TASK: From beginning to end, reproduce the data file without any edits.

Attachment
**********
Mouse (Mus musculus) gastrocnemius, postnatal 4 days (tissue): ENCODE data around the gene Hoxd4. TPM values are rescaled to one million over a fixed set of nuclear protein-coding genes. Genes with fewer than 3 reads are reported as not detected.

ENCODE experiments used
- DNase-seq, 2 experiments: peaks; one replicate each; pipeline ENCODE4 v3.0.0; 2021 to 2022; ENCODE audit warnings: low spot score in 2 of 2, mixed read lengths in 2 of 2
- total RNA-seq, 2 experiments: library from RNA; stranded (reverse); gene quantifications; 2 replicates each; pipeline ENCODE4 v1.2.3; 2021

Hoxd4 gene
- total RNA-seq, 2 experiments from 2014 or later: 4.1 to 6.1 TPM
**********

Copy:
Mouse (Mus musculus) gastrocnemius, postnatal 4 days (tissue): ENCODE data around the gene Hoxd4. TPM values are rescaled to one million over a fixed set of nuclear protein-coding genes. Genes with fewer than 3 reads are reported as not detected.

ENCODE experiments used
- DNase-seq, 2 experiments: peaks; one replicate each; pipeline ENCODE4 v3.0.0; 2021 to 2022; ENCODE audit warnings: low spot score in 2 of 2, mixed read lengths in 2 of 2
- total RNA-seq, 2 experiments: library from RNA; stranded (reverse); gene quantifications; 2 replicates each; pipeline ENCODE4 v1.2.3; 2021

Hoxd4 gene
- total RNA-seq, 2 experiments from 2014 or later: 4.1 to 6.1 TPM